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— Science

Color-changing electrochromic lens technology has fashion and military applications

Most will be familiar with photochromic lenses that darken when exposed to UV light, but now a researcher at the University of Connecticut has developed lenses that can quickly switch color based on the amount of voltage passed through them. While sunglasses manufacturers are expected to employ the technology to create color-changing sunglasses, it has also apparently captured the attention of the U.S. military who see it as a way to potentially assist soldiers to see clearly in rapidly changing environments. Read More
— Motorcycles

Husqvarna Nuda streetbike available THIS YEAR

If there was any doubt that the journeyman Husqvarna brand had found a permanent home, or would be reinvigorated by BMW ownership, those doubts were dispelled during the recent BMW Innovations Day program in Munich when the wraps were pulled off the new NUDA 900 R streetbike. If last year's Mille3 concept shown at EICMA hadn't pointed the way towards Husqy returning to the roads, the Nuda is a concrete design landmark that leaves no doubt about the future of a BMW Motorrad sister brand. The equation is simple: 100+ bhp with a meaty 100 Nm of torque, all in a package weighing 175 kg (386 lb) sans liquids. Read More
— Motorcycles

Video: BMW evaluates electric E-Scooter

BMW has flagged a possible intention to get into the electric motorcycle market with the airing of its E-Scooter concept bike. Designed from the ground up as an electric bike, the E-scooter uses its battery casing as a primary component of the frame. With a regenerative braking system built in and a full charge from a conventional power socket taking less than three hours, the E-Scooter is capable of over 100km per charge, and easily makes freeway speeds. Read More
— Around The Home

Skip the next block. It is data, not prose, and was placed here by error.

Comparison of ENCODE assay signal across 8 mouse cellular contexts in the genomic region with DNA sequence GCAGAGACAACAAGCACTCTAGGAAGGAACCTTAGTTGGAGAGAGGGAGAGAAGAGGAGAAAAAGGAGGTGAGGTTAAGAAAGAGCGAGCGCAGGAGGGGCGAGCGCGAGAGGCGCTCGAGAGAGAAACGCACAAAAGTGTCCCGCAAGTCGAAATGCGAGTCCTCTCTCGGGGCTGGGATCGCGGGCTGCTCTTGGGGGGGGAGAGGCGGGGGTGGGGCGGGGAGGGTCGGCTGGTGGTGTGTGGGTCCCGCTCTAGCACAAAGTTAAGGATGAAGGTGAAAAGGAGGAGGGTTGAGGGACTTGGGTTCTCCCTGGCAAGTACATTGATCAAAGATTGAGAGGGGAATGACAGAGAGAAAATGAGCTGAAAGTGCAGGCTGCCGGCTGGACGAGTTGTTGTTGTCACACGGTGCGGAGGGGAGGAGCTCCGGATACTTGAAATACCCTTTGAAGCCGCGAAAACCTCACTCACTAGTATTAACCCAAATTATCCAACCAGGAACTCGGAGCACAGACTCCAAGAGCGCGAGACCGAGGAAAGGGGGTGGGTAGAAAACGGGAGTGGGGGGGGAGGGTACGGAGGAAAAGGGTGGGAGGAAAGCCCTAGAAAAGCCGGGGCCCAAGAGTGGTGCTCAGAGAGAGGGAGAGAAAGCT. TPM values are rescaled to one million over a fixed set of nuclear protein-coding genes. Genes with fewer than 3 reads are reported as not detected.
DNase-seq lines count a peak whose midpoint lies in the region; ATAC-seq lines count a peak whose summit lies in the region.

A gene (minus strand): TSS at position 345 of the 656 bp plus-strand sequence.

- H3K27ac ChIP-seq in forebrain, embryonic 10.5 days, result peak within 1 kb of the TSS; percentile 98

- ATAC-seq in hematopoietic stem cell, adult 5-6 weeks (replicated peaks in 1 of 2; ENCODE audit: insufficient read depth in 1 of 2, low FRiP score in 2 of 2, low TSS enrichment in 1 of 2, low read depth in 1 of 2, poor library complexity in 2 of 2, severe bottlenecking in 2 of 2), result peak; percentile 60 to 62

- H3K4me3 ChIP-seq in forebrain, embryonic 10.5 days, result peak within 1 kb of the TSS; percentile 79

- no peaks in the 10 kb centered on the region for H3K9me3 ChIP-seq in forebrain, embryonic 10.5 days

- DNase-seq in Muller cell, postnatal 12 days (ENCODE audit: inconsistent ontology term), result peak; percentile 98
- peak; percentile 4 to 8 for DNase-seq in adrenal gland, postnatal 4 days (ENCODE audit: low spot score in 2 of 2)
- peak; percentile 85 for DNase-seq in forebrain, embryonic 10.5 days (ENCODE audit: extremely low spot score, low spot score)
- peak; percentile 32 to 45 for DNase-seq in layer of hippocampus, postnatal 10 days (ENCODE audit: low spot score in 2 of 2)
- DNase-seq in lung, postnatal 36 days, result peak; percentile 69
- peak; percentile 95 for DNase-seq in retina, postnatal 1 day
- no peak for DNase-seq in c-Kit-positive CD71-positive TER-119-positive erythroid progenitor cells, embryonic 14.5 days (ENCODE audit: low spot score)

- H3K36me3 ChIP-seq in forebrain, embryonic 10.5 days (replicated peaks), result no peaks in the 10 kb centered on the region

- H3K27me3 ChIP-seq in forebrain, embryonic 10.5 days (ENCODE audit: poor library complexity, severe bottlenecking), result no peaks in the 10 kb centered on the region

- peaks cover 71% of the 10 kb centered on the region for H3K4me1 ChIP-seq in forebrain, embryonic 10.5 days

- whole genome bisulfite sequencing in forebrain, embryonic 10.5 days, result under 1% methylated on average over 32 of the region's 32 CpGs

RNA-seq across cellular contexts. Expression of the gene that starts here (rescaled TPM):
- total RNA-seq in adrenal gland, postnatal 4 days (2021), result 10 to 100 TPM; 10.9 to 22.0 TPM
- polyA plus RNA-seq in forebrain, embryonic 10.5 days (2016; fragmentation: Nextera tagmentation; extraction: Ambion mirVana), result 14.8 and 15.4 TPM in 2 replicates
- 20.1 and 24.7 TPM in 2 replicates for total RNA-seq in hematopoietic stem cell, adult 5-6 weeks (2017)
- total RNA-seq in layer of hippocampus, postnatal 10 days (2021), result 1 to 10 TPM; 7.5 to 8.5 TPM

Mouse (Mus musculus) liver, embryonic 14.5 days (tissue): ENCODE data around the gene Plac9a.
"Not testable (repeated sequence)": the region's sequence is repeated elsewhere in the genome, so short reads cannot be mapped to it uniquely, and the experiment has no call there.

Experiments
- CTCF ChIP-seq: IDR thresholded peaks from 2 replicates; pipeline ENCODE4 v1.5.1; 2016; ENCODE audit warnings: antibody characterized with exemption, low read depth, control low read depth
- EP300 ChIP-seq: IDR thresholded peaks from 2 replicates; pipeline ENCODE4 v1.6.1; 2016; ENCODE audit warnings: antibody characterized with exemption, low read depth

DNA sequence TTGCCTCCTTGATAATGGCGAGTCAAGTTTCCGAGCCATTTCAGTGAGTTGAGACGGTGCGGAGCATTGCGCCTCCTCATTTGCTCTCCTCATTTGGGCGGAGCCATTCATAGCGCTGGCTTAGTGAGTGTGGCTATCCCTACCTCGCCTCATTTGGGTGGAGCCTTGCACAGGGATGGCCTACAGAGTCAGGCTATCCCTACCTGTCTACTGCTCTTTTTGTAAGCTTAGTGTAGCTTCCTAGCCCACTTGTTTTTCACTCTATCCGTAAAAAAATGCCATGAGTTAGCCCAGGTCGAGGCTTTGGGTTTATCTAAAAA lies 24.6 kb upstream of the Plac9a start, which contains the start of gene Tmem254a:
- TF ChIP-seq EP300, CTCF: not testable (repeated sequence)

FireText Smoke Alarm texts you in the event of a fire

Smoke alarms are great for alerting people that a fire has broken out so they can get out of harm’s way and alert the authorities. But what happens if there’s no one home when a fire breaks out. Sure, you could rely on your neighbors to raise the alarm, but by that point your house and its precious contents will likely be well ablaze. The FireText Smoke Alarm will let you know if your house is going up in smoke wherever you may be by sending a text message to up to four mobile phone numbers as soon as it detects smoke. Read More
— Good Thinking

Final space shuttle mission testing system to turn urine into a sports drink

Atlantis may have taken off on the last ever space shuttle mission last week but that doesn’t mean it has finished racking up firsts. Along with ferrying its last batch of supplies to the International Space Station (ISS), Atlantis is also carrying a urine recycling system that is designed to convert astronaut’s urine into a sports drink. The Forward Osmosis Bag (FOB) system will reportedly be tested by one of the four-man crew towards the end of the shuttle’s 12-day mission. Read More
— Science

Billion-pixel camera to map the Milky Way

At approximately one billion pixels, it’s the largest digital camera ever built for a space mission. Over a five-year period, the “billion-pixel array” will be used aboard the European Space Agency’s Gaia spacecraft, to map upwards of a billion stars. While it will be focusing mainly on our own Milky Way galaxy, Gaia will also be mapping other celestial bodies, including galaxies and quasars near the edge of the observable universe. Read More
— Digital Cameras

Rollei Bullet HD actioncam shoots video, not ammo

Before current technology allowed them to be available to the public, wearable POV (point-of-view) video cameras were known within the television industry as “bullet cameras,” because of their shape. Nowadays, they come in all shapes, sizes and price ranges, and are generally called actioncams or helmetcams. Hearkening back to the days of yore, however, is Rollei’s recently-released Bullet HD. With its aluminum body and rounded nose, it does indeed look like a big bullet ... or perhaps a small Thermos flask. Read More
— Automotive

Cheaper vehicle sensory system developed

There are presently several in-car systems that use small cameras and sensors to alert drivers to dangers on the road, or even in their own driving habits. Some of these systems can be quite costly, and are therefore limited to use in fairly expensive automobiles. Now, however, a team of scientists from Germany's Fraunhofer Institute for Reliability and Microintegration have developed a new type of sensory system, that's cheap enough to produce that it could be used in economy vehicles. Read More
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